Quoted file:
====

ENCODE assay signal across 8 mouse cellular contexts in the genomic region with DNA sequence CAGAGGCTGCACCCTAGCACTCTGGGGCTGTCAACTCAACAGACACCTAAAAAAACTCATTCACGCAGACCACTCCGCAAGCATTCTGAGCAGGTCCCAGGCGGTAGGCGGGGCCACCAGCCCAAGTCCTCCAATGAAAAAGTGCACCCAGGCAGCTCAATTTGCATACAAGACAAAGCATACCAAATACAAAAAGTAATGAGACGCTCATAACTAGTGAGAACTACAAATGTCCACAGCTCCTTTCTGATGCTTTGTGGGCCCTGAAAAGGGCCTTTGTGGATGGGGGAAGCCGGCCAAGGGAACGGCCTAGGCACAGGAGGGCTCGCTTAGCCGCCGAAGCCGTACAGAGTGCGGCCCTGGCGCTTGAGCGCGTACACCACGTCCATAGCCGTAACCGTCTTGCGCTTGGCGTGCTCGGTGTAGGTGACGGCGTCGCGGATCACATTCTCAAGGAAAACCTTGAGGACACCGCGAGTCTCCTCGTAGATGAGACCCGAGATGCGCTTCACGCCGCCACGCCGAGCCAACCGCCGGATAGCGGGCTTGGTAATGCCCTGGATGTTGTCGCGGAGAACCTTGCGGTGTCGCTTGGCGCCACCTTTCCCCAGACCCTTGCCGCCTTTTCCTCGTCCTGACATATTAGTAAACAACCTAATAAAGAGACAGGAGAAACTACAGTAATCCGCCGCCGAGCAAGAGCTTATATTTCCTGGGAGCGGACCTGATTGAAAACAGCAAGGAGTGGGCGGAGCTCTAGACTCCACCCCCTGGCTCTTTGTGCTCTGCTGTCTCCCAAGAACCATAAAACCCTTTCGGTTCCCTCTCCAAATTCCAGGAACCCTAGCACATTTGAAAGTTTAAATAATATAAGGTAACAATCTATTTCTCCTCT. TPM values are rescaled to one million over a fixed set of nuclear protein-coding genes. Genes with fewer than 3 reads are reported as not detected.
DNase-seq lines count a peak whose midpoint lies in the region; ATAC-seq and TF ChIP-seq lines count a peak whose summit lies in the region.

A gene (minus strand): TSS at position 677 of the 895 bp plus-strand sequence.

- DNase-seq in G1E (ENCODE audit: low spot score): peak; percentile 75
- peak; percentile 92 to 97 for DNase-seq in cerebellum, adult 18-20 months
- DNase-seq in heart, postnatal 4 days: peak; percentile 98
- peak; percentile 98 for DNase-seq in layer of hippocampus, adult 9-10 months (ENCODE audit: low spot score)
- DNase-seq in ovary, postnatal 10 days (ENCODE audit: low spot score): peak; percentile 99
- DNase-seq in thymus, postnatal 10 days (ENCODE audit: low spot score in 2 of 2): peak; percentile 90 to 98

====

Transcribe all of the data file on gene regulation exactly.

ENCODE assay signal across 8 mouse cellular contexts in the genomic region with DNA sequence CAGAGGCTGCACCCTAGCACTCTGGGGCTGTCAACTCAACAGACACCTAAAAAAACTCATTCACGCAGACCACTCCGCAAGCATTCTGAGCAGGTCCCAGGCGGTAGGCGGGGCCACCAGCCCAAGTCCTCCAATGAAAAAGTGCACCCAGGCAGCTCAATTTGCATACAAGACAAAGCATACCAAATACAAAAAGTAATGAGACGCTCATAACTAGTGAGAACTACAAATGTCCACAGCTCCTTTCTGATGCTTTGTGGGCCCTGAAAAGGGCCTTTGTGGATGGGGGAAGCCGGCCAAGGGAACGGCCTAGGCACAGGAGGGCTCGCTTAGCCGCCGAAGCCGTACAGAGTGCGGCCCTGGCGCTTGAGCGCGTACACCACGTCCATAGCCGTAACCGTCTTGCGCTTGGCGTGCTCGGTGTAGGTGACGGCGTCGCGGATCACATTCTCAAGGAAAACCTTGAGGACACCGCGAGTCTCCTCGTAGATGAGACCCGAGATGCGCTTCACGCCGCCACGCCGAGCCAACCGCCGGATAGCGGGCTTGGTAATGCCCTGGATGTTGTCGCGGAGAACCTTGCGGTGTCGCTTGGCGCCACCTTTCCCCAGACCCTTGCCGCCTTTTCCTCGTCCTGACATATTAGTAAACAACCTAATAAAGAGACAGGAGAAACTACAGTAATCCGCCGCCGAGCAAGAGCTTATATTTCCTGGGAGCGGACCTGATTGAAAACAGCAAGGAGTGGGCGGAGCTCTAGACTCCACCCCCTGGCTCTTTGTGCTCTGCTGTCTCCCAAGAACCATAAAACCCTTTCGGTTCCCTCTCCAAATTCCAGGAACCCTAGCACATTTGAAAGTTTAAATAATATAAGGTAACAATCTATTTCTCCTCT. TPM values are rescaled to one million over a fixed set of nuclear protein-coding genes. Genes with fewer than 3 reads are reported as not detected.
DNase-seq lines count a peak whose midpoint lies in the region; ATAC-seq and TF ChIP-seq lines count a peak whose summit lies in the region.

A gene (minus strand): TSS at position 677 of the 895 bp plus-strand sequence.

- DNase-seq in G1E (ENCODE audit: low spot score): peak; percentile 75
- peak; percentile 92 to 97 for DNase-seq in cerebellum, adult 18-20 months
- DNase-seq in heart, postnatal 4 days: peak; percentile 98
- peak; percentile 98 for DNase-seq in layer of hippocampus, adult 9-10 months (ENCODE audit: low spot score)
- DNase-seq in ovary, postnatal 10 days (ENCODE audit: low spot score): peak; percentile 99
- DNase-seq in thymus, postnatal 10 days (ENCODE audit: low spot score in 2 of 2): peak; percentile 90 to 98